HeroQuest narrator tips

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Here are some pearls of wisdom I've learnt from narrating a HeroQuest campaign. In essence, my tips are:


It's very easy to get involved in debates over 'The One True Way' to play HeroQuest. Don't. Remember, HeroQuest is just a game, and a HeroQuest session is about you and a bunch of mates getting together to have fun. Don't worry too much about whether you're doing things according to the letter of the rulebook, or whether some obscure offering from Greg's wastebasket contrdicts what someone's just said. If people are having fun, it's a good game.

Learn to say 'Yes'

HeroQuest is a game of improvisation. There are no defined skill lists, feat lists, or whatever. PCs will improvise their abilities as they go along. You should allow, nay, encourage this. It can take some getting used to (it did for me), particularly if you're used to the more traditional games with fully defined abilities.

Practice saying 'yes.' Next time a player asks you if a PC can use ability X to do Y, say 'yes' first, then worry about whether it makes sense. How much sense it makes determines the improvisational modifier. Only if no-one can see how it makes any sense at all should you change your answer to 'no.'

To rehash an old debate: do the Orlanthi have magical slingstones that explode on impact? Yes. Do they have monoliths at which they pray to summon storms? Yes. Do they call both of these things 'Thunderstones'? Yes.

Easy, isn't it?

Extended contests are about decisions

I think extended contests are wonderful. The AP bidding mechanism can turn a boring set of dice rolls into an exciting, involved bit of roleplaying. It does this by allowing the player to make a decision each round, and for this decision to have a real game-mechanical effect. After seeing extended contests, does anyone really want to go back to the bad old days of having fights being endless repetitions of 'I attack,' 'I parry,' 'I attack,' 'I parry'?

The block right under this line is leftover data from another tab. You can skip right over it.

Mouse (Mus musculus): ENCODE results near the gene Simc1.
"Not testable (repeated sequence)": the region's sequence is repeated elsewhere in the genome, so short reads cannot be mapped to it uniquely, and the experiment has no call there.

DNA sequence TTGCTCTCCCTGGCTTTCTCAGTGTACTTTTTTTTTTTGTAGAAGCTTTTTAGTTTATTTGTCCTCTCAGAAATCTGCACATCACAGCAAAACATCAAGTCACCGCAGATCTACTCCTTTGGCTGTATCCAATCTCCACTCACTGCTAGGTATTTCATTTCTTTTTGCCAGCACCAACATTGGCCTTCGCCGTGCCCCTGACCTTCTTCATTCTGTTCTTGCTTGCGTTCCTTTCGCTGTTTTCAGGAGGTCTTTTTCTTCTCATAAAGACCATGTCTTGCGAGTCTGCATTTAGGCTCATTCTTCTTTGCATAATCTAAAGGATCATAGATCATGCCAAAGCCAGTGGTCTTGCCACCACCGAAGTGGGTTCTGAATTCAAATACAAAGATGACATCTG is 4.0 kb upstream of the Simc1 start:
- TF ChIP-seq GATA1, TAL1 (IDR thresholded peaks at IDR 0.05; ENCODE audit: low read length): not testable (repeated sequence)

But it's the decision that's important, and this requires a bit of care in using extended contests. In particular:

Describe the action, then determine the AP bid

Each round in an extended contest, get the player to make a decision about how their character will act in that exchange. Once they've made that decision, they can then describe how the character will act. Once you've got that far, you can then fix the size of the AP bid. In my experience, doing things this way around keeps the contest interesting for all concerned.

If there aren't any decisions, don't use an extended contest

The corollary of the above is that extended contests shouldn't be used when there are no meaningful decisions to be made. I wouldn't use extended contests for things like arm wrestling or staring matches, no matter how climatic they are, simply because I can't envisage what different AP bids will look like. What's the real difference between 'I stare at her: 2AP bid' and 'I stare at her: 15AP bid'? Without decisions, extended contests degenerate into pure dice-rolling exercises; in those cases, use the simple contest mechanic and get it out of the way.

As a half-way position, the symmetric nature of the results table means that extended contests work if only one party is bidding. If a PC is climbing a cliff, the cliff shouldn't make AP bids -- what decisions can it make?

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